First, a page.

Andean Cocaine: By Paul Gootenberg

May 27th, 2009 by Rick

Andean Cocaine By Paul Gootenberg

Cocaine… it’s origins derive from South America, particularly in the foothills of the Andes in Peru. In the 19th century, the drug was used medicinally. In the 20th century, it was repressed. After World War II cocaine moved to the “illicit goods” list and was declared an illegal substance worldwide.

Paul Gootenberg, professor of history at Stony Brook University in New York and author or editor of four other books, chronicles the global influence of cocaine in his new book, Andean Cocaine.

Not only does Gootenberg include people and organizations (Sigmund Freud, Coca-Cola, and Pablo Escobar) within the book that historically have been connected to cocaine but he also researches the obscured history. From the Peruvian pharmacist who created techniques for refining cocaine on an industrial scale to the creators of the original drug networks, Gootenberg shows how it gave birth to the 1980’s American cocaine epidemic and the never ending U.S. drug war in the Andes.

Excerpt from the book:

Pharmacist Alfredo Bignon was burning the midnight oil in the backroom laboratory of his Drogueria y Botica Francesa, just around the corner from Lima’s main Plaza de Armas. Once more, he went over in his head his hard-won new formula for making cocaine. Tomorrow, the thirteenth of March 1885, he would present his findings at the Academia Libre de Medicina de Lima, where a distinguished panel of Peruvian doctors and chemists would judge his innovation in a ten-page official informe.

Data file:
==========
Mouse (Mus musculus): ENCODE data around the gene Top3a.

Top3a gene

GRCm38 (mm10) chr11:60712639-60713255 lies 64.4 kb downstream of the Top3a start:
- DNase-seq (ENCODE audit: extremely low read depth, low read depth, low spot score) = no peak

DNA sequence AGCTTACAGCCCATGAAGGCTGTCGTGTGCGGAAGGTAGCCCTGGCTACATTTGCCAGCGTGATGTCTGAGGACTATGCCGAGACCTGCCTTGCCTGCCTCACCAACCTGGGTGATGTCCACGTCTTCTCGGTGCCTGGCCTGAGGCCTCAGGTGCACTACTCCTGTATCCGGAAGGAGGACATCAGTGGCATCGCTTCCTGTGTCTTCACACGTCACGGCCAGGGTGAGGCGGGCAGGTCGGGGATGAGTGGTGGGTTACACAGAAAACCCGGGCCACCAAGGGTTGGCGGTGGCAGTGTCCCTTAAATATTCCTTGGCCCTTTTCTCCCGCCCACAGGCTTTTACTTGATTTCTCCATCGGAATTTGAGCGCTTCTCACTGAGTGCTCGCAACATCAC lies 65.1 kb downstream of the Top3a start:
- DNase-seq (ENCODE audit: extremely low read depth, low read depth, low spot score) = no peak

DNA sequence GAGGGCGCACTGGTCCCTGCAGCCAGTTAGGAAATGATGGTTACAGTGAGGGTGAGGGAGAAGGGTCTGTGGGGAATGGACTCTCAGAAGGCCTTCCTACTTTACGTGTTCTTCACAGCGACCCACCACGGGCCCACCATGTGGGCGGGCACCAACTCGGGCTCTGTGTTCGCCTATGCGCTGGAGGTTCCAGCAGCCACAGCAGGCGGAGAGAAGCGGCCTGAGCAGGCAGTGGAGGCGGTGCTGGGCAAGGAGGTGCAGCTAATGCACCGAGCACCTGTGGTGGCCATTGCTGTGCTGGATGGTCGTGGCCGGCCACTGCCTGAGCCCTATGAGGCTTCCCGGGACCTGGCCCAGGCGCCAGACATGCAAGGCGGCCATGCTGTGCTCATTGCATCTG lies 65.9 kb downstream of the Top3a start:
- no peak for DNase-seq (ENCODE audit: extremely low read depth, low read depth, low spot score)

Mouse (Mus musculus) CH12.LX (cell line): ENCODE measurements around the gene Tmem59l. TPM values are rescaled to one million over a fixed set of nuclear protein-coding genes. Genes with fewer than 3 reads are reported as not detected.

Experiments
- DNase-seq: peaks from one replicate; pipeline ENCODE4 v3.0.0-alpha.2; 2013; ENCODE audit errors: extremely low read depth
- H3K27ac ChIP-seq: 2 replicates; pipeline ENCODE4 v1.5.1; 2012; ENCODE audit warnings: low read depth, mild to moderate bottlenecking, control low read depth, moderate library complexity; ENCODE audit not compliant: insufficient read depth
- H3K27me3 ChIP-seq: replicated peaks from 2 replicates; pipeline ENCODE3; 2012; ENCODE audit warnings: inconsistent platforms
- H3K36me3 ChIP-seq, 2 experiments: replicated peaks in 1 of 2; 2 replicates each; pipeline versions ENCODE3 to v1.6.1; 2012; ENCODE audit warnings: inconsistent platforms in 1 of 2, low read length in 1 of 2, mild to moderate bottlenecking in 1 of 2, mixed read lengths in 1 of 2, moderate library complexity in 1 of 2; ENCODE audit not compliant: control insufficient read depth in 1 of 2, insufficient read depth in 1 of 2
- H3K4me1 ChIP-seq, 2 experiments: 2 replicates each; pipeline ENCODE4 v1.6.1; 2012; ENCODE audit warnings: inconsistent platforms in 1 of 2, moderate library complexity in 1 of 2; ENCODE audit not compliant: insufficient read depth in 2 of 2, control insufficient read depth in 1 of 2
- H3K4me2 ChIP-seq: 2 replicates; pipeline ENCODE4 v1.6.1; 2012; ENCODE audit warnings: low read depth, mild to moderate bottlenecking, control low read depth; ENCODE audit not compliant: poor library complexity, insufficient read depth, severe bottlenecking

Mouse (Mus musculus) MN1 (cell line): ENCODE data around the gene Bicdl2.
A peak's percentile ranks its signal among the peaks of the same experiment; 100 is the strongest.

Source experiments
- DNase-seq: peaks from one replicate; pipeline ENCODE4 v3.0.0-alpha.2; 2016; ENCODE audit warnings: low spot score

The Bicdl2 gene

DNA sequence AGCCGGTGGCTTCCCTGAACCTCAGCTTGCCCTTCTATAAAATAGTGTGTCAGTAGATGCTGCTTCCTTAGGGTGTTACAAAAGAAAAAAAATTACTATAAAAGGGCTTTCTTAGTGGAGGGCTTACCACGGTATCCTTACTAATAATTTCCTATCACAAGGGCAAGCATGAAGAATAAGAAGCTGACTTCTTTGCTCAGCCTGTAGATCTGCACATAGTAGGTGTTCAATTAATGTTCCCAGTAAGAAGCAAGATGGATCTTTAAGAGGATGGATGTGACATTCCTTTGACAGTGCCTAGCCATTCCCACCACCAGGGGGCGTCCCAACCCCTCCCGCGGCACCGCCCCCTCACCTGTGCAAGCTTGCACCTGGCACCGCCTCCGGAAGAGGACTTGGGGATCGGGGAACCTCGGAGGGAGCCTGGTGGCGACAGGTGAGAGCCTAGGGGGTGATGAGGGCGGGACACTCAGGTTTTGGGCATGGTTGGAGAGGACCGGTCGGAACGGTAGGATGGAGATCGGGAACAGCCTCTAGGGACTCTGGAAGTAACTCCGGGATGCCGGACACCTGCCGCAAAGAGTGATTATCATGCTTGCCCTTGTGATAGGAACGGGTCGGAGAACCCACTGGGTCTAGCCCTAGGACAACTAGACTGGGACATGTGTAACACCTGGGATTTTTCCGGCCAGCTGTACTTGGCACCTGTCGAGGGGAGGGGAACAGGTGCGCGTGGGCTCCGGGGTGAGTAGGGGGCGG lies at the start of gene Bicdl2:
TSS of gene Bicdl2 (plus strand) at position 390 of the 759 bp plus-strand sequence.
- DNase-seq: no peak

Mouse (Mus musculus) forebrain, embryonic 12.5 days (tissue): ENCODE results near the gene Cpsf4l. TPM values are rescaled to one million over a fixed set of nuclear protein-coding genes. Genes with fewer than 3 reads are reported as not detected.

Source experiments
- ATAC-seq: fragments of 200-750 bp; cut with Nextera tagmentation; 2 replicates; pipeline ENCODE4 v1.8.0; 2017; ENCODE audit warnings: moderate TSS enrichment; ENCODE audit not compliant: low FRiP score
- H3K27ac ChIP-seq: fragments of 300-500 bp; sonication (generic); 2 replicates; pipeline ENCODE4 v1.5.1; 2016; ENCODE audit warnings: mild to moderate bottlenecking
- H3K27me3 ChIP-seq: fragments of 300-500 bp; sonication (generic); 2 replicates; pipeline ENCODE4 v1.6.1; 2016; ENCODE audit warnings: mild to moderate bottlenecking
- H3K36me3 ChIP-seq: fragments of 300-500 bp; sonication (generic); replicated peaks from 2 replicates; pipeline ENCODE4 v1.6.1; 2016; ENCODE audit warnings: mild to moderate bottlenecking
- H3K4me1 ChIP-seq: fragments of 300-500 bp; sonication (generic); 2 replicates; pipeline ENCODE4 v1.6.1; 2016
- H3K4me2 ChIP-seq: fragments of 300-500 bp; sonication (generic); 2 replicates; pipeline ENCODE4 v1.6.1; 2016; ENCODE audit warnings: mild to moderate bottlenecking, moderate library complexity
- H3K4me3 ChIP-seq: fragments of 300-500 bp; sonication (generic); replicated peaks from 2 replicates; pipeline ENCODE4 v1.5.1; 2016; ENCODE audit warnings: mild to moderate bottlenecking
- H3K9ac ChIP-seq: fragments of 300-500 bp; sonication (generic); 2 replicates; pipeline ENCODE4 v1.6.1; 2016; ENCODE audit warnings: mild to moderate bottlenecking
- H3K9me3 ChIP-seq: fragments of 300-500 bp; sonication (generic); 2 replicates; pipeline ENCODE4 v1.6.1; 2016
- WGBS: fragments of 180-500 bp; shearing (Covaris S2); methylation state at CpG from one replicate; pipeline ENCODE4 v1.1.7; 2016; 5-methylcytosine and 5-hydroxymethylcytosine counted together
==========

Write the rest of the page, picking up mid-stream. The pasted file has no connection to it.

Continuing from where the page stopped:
William O. Walker III, University of Toronto, author of Drug Trafficking in the Americas said:

There is simply no other work comparable to Andean Cocaine. The methodology, the evidence, and the interpretations come together in mutually reinforcing ways that make this arresting study an outstanding example of what scholars in history and anthropology should aspire to in their own work.

Andean Cocaine is comprised of 446 pages and 16 illustrations and is available in a cloth or paperback cover.

Former Congressman Wants to Legalize Drugs

May 27th, 2009 by Rick

The drug legalization movement received an unexpected ally last Wednesday, when always outspoken former Republican Congressman, Tom Tancredo, gave a speech at the Denver Lincoln Club in Colorado in front of a mostly conservative audience. He says the drug war has been a failure and that it’s time to legalize drugs before the cartel violence, that has already crossed the border, becomes any worse.